World Press Freedom Day is on Friday, and to mark the occasion, Twitter is launching the #HerStory video series to celebrate the work of women journalists. According to The Hill, the series will include monthly installments that highlight women in journalism. The first video in the series, which launched on Thursday, featured five women from different media organizations.
#HerStory's first video spotlighted BuzzFeed News entertainment journalist Sylvia Obell, New York Times correspondent Rukmini Callimachi, Rappler CEO Maria Ressa, ABC Nightline host Juju Chang, and WNYC The Takeaway host Tanzina Vega. All five women discussed the importance of press freedom in modern journalism, both in the United States and around the world.
"Women journalists are essential to the storytelling landscape, and far too often face obstacles while doing their jobs that their male counterparts do not," Twitter News tweeted on Thursday. "#HerStory features women journalists with diverse backgrounds and focus areas. These women will talk about their lives, the stories they cover, how they use Twitter to report the news, and other women journalists who inspire them."
In December, Amnesty International published a study in which it found that women who work in politics and journalism frequently receive "abusive or problematic tweets." This is especially true for women of color, Amnesty International reported, and black women are disproportionately targeted; the study found that black women were 84% more likely than white women to be the subject of such tweets.
Amnesty International concluded that Twitter is "a toxic place for women," and the launch of #HerStory appears to be one of the social network's attempts to generate conversations that are more inclusive and respectful. In launching #HerStory, Twitter is recognizing the influence it has on public discourse, Refinery29 reported, and attempting to remedy existing disparities between women and men in the media and other industries.
"Women journalists are essential to the storytelling landscape, and far too often face obstacles while doing their jobs that their male counterparts do not," Twitter News added. "We need to highlight this gender inequality as often as possible, but especially on #WorldPressFreedomDay, when so many are celebrating journalism and the indispensable work that reporters do for society."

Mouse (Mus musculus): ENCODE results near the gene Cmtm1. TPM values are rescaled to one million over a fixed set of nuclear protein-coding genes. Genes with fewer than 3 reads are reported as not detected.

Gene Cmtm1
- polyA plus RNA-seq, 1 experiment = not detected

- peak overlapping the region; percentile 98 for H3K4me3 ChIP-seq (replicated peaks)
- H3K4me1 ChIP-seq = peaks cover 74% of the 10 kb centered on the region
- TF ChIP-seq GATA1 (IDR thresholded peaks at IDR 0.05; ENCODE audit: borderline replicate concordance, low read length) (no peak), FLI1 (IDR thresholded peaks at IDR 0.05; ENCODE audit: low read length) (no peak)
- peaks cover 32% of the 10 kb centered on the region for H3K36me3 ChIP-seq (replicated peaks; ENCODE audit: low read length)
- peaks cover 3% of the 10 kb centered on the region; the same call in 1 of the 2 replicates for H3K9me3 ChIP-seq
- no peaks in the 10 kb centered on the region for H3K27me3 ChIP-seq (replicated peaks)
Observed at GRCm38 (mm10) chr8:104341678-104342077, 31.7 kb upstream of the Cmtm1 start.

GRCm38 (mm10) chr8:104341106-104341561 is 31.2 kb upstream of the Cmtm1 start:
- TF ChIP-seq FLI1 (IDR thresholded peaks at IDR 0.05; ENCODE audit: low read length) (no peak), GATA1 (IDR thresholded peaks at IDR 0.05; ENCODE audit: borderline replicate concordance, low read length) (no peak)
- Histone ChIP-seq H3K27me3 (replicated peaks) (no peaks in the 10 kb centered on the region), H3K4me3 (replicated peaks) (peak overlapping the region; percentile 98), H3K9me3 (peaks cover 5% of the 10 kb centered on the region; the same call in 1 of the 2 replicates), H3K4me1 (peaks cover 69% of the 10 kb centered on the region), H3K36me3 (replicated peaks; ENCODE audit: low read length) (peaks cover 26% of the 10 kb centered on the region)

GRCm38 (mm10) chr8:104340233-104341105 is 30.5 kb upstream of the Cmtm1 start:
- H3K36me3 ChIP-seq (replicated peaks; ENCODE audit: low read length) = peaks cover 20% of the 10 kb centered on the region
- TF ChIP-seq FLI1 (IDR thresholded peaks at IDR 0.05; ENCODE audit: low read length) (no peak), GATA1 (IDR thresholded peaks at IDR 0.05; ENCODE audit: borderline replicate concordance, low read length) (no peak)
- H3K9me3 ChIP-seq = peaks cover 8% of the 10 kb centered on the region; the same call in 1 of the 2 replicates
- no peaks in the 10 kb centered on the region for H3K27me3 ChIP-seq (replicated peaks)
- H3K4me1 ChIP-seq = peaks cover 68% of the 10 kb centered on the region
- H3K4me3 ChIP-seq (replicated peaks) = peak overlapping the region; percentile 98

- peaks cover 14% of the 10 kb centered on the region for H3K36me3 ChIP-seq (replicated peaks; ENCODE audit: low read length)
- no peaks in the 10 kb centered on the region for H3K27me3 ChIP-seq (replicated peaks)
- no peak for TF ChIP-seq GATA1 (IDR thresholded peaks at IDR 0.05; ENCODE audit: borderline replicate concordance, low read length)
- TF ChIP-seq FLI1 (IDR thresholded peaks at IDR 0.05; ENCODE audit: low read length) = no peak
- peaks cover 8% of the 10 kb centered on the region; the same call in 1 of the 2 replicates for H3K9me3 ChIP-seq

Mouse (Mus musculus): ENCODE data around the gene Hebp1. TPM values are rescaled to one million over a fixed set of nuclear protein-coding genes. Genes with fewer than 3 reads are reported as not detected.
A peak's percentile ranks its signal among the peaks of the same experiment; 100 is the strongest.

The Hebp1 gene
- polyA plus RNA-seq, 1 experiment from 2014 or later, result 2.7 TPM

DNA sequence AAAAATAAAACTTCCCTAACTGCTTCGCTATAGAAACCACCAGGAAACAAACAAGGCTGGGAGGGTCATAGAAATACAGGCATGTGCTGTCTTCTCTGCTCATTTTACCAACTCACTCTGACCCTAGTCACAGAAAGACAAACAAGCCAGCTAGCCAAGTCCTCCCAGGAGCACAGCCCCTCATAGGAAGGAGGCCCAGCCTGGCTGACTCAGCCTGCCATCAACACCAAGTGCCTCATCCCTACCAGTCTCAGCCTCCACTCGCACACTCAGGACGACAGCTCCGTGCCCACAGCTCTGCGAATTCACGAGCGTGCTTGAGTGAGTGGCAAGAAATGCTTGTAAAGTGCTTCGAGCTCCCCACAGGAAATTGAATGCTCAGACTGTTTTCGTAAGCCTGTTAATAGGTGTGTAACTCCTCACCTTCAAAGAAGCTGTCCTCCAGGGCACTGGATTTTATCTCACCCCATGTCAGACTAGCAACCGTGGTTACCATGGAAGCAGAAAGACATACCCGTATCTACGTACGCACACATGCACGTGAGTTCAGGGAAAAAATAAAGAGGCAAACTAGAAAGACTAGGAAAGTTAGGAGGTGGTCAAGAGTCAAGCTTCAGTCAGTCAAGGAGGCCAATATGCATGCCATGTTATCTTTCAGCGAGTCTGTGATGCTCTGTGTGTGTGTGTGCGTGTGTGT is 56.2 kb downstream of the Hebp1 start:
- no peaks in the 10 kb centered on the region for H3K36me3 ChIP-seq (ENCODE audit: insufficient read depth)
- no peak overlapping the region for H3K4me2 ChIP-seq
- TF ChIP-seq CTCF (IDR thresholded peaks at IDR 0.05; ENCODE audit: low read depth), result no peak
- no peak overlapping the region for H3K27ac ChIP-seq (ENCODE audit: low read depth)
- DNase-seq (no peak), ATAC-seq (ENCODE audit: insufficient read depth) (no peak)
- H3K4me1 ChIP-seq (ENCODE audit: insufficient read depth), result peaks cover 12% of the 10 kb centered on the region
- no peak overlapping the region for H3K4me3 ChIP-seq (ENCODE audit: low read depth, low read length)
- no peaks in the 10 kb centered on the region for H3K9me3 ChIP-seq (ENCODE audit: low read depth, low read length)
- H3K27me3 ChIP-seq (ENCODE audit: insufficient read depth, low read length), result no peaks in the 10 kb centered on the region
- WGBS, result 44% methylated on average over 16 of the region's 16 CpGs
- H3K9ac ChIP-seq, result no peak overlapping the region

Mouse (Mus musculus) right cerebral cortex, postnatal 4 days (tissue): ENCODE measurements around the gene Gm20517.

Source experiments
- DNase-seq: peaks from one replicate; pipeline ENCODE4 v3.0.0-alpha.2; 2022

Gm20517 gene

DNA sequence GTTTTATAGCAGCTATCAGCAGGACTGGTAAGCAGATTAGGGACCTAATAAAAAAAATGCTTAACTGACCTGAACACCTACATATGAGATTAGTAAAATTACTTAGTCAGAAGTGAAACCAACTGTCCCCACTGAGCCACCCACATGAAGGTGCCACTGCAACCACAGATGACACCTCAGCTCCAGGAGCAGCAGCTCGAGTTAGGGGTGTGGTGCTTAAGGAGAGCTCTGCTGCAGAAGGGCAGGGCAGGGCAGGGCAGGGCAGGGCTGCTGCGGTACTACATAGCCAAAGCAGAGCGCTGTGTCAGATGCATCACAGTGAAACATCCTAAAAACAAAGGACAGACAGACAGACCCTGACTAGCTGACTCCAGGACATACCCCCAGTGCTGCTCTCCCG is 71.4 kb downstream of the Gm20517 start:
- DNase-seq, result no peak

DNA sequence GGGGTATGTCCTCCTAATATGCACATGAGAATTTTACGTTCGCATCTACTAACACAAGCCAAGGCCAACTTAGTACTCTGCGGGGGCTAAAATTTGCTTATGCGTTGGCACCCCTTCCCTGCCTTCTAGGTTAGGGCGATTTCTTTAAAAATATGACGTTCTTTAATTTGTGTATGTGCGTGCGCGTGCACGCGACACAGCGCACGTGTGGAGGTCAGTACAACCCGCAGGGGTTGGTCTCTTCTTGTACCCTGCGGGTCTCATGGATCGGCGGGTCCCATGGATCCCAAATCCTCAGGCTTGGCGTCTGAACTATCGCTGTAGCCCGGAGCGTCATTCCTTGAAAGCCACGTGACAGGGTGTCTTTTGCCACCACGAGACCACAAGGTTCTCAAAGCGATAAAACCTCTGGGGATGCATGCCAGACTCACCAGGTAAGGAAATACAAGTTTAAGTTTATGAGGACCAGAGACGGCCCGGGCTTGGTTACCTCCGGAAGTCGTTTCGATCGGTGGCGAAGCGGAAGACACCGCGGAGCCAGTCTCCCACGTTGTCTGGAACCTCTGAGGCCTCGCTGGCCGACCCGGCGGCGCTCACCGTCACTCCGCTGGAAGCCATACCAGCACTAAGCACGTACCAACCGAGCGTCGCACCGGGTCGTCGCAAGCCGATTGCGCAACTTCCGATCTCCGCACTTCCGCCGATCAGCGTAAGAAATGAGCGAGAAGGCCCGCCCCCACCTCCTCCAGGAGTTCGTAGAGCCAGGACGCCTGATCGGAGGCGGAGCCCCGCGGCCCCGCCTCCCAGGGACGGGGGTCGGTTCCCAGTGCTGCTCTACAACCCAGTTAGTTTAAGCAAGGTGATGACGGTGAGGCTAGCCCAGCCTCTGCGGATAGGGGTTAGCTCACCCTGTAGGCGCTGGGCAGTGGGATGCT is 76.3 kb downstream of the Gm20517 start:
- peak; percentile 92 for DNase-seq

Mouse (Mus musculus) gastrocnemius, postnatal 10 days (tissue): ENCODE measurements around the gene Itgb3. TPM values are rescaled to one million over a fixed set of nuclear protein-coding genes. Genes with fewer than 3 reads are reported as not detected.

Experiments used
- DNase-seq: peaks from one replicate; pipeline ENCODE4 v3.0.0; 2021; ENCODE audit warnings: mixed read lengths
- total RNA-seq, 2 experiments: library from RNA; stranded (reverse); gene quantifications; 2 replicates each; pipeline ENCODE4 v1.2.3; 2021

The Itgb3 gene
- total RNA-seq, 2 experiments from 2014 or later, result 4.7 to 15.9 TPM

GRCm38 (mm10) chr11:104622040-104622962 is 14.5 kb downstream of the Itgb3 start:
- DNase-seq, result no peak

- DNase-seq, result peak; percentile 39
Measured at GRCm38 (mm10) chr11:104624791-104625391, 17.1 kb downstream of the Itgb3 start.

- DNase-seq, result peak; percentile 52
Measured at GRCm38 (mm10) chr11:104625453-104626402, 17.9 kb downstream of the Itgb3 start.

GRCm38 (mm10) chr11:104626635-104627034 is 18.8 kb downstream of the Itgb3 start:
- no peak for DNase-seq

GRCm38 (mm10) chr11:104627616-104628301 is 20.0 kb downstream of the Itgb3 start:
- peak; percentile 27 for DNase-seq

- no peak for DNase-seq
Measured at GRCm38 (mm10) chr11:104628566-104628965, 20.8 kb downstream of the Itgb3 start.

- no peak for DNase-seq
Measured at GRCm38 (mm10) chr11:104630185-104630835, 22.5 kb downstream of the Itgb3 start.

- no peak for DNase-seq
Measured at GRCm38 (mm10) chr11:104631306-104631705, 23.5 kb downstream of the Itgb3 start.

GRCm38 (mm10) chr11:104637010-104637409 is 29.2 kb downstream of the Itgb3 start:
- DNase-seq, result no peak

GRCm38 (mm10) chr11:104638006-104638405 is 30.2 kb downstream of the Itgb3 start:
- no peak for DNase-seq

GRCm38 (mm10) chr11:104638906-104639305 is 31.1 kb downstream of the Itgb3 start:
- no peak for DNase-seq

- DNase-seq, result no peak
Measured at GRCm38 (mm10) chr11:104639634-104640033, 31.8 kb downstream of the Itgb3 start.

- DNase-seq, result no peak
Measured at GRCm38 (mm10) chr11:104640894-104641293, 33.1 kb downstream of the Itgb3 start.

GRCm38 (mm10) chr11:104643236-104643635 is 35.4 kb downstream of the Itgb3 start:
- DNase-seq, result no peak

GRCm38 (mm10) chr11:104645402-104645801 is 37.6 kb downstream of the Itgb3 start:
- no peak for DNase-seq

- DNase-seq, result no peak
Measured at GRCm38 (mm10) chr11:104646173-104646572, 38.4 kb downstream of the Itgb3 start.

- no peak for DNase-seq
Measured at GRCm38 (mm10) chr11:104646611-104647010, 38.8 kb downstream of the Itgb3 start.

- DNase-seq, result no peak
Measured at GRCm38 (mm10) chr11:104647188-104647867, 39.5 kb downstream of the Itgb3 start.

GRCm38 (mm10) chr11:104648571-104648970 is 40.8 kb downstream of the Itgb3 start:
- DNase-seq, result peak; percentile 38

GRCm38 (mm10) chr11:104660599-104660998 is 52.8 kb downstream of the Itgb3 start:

The women featured in #HerStory's first installment report on a range of issues. Callimachi is known for her coverage of Al Qaeda and ISIS at The New York Times, for example, while Obell routinely addresses representation in the entertainment industry at BuzzFeed News. Meanwhile, in her capacity as Rappler CEO, Ressa has worked to highlight the importance of press freedom. On The Takeaway, Vega covers race, inequality, and the media, and over at ABC, Chang has reported on politics, women's health, and international news.
All five of these women have done incredibly important work, as Twitter points out in the #HerStory series, and they all offered relevant insight for World Press Freedom Day.
"Women literally put their lives on the line in the name of truth, and that's precisely why most journalists have become journalists," Chang said in the video. "To speak truth to power and to give voice to the voiceless."
Also in the video, Obell called for more women journalists in leadership, while Callimachi warned that the loss of press freedom can be extremely damaging, arguing that it is "one of our rights."